Everyone has made an excuse for not exercising. "There's not enough time." "I'm too tired." "I have to catch up with work." The list goes on and on. One reason you may not exercise is the fact that you don't know how to get started on an exercise program. Well, you're in luck! Keep reading to learn how to start and exercise program.
Note: Before beginning an exercise program, you should consult your physician.
What should you include in your exercise program?
- Aerobic exercise
- Strength training
- Flexibility exercises
Aerobic exercise utilizes large muscle groups in a continuous, rhythmic fashion for a long period of time. Aerobic exercise strengthens your heart and lungs and decreases resting heart, blood pressure, cholesterol, and risk for many diseases.
The basic foundation of aerobic exercise is the F.I.T.T. Model:
Frequency refers to how often you should exercise. Three to five days per week of aerobic exercise is recommended. If your goal is weight loss, aim for five or more days per week. It's important to include at least one rest day in order for your body and mind to recover.
Intensity describes how hard you should exert yourself when exercising. There are several ways to keep track of your intensity.
- The most common technique is using your target heart rate in beats per minute (bpm). First, you want to calculate your maximal heart rate by subtracting your age from 220. Depending on your fitness level, calculate your target heart rate zone by multiplying your maximal heart rate by a lower intensity percentage and a higher intensity percentage. Exercising at 60-90% of your maximal heart rate is recommended. Keep in mind that a beginner should exercise between 60% and 70% of their maximal heart rate. For example, an inactive 40 year old female wants to start exercising. Her maximal heart rate is 180 bpm (220-40=180). Her target heart rate zone would be 108-126 bpm (180 x 60%=108 and 180 x 70%=126).
- Using the Rate of Perceived Exertion Scale is another frequently used method. This scale measures how you feel at a particular intensity and ranges from 6-20.
7 Very, very light
9 Very light
11 Fairly light
13 Somewhat hard
17 Very hard
19 Very, very hard
20 Maximal effort
- The Talk Test can also be used as an intensity tracker. You want to be able to carry on a conversation while exercising.
Time refers to the duration of a single exercise session. Exercising for 20-60 minutes is recommended. If you are a beginner and/or inactive, you may want to start with 20 minutes or even work up to 20 minutes. If your goal is to lose weight, you want to gradually increase your exercise session to 45 minutes or longer at a low to moderate intensity. In addition, you can exercise in a single session or in multiple sessions to reach your exercise time goal.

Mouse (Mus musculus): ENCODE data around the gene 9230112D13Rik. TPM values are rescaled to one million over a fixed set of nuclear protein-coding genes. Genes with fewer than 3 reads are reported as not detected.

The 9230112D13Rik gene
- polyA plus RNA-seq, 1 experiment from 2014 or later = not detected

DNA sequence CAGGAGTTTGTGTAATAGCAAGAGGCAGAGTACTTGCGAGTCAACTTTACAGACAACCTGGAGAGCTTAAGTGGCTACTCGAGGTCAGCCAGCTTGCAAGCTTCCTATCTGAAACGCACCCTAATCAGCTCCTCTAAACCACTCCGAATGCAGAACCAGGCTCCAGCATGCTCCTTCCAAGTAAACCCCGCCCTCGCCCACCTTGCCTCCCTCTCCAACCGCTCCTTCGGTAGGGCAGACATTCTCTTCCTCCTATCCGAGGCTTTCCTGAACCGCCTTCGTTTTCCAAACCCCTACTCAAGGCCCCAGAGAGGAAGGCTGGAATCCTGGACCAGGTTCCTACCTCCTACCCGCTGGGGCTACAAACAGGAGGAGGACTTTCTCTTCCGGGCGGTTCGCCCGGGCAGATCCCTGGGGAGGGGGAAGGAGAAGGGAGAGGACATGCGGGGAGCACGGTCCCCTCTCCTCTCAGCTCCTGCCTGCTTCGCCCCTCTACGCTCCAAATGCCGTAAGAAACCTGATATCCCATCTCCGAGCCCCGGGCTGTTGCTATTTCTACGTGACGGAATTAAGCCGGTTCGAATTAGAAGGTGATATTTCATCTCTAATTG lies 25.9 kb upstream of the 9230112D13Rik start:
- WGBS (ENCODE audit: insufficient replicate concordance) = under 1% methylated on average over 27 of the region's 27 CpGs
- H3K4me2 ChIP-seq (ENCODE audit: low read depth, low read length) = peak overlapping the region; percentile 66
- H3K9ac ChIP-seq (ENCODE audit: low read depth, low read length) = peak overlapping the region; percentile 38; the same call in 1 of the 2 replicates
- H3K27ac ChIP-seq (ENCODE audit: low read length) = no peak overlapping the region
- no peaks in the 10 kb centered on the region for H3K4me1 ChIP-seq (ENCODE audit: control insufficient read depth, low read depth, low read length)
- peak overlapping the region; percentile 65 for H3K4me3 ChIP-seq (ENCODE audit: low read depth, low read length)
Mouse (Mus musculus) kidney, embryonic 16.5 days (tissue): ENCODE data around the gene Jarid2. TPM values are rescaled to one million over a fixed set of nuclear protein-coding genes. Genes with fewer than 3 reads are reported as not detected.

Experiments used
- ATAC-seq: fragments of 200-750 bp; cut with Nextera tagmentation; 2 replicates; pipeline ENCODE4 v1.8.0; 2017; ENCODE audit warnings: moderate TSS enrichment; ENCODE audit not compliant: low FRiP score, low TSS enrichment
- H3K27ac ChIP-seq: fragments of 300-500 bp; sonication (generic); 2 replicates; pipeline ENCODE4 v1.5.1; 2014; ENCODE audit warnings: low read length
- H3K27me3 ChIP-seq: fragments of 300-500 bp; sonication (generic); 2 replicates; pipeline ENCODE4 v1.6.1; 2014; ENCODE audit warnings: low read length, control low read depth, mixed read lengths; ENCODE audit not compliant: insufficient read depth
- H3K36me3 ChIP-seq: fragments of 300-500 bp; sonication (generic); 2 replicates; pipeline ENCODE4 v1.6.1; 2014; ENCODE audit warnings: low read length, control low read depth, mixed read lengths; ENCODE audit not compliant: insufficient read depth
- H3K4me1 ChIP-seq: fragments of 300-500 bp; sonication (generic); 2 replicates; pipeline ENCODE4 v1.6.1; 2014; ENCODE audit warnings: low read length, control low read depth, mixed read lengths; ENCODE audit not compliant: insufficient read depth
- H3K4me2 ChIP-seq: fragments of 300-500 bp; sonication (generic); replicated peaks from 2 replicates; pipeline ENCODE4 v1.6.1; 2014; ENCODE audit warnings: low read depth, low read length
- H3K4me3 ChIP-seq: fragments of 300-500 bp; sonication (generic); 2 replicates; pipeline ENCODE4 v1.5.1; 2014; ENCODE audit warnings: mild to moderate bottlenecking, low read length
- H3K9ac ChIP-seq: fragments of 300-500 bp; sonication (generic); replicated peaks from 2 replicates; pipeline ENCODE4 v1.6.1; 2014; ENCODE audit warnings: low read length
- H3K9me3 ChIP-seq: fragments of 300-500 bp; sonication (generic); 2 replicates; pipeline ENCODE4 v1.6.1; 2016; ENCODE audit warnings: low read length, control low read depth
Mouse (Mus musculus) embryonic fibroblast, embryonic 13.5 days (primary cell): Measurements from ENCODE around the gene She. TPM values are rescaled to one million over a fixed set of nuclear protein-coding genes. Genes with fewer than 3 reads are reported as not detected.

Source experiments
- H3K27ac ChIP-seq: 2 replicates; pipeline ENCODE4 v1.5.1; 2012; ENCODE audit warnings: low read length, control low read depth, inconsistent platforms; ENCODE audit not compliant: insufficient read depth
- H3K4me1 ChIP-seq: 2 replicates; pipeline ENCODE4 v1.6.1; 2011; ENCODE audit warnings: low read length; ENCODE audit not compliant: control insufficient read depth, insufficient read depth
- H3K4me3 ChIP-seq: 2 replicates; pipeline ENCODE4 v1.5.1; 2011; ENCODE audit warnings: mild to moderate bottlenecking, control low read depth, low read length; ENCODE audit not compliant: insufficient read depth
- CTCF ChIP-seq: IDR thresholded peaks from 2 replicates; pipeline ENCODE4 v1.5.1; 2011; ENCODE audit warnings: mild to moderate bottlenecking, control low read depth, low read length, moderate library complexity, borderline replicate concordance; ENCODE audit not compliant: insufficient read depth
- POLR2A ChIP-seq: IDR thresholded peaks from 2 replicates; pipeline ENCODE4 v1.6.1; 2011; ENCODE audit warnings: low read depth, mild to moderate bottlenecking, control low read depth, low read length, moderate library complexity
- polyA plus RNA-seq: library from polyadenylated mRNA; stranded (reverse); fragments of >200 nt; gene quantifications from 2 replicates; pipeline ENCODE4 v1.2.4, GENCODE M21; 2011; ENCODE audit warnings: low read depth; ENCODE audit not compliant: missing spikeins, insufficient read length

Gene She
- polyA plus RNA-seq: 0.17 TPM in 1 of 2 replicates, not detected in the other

Note: As your fitness improves gradually increase the time and frequency of your exercise program before increasing the intensity.
Type refers to the variety of exercises you can choose to incorporate into your exercise program. Walking, running, cycling, swimming, and floor and water aerobics are several examples of exercises to include in your program.
Strength training involves using some type of resistance, weights or bands to isolate different muscles or muscle groups. It is effective in increasing muscular strength and endurance which is important for many activities. There is certain terminology you need to know before starting a strength training program. A rep is the act of lifting and lowering a weight once in a controlled manner. A set is one complete group of reps performed successively.
Strength Training Tips to Keep in Mind
- Perform 8-10 exercises involving each major muscle group, which include quadriceps, hamstrings, gluteals, calves, upper and lower back, chest, and shoulders.
- Start out with one set of 8-12 reps, working each muscle to fatigue.
- Exhale while exerting the most force, and inhale when lesser force is being exerted.
- Keep the movement slow and controlled. Usually a 2 second count lifting and a 2 second count lowering the weight is adequate.
- Gradually increase the reps, sets, and resistance to increase the exercise stimulus. When you can perform 2 or more reps than what was originally planned, increase the resistance slightly (2.5 -10 lbs.)
- Vary your program by using machine and free weights and alternating exercises.
Note: Strength gains are best developed by performing fewer sets and reps with heavier resistance. Muscular endurance is improved by executing fewer sets with more reps and light to moderate resistance.
Flexibility is the range of motion in a joint. Proper stretching involves holding a stretch for 10-30 seconds while breathing normally and not bouncing. You should include stretching in your warm-up and cool down and emphasize the major muscle groups.
Techniques for Sticking to Your Exercise Program
- Plan ahead. Determine where and when you are going to exercise.
- Make exercise fun with activities you enjoy.
- Start out easy and gradually build up.
- Set realistic goals.
- Add variety to your program to provide further improvements and prevent staleness and boredom.
- Have an exercise buddy, which holds you accountable for your exercise program.
Now that you have the skills and knowledge of what to incorporate into an exercise program, it is time to get started. Good luck!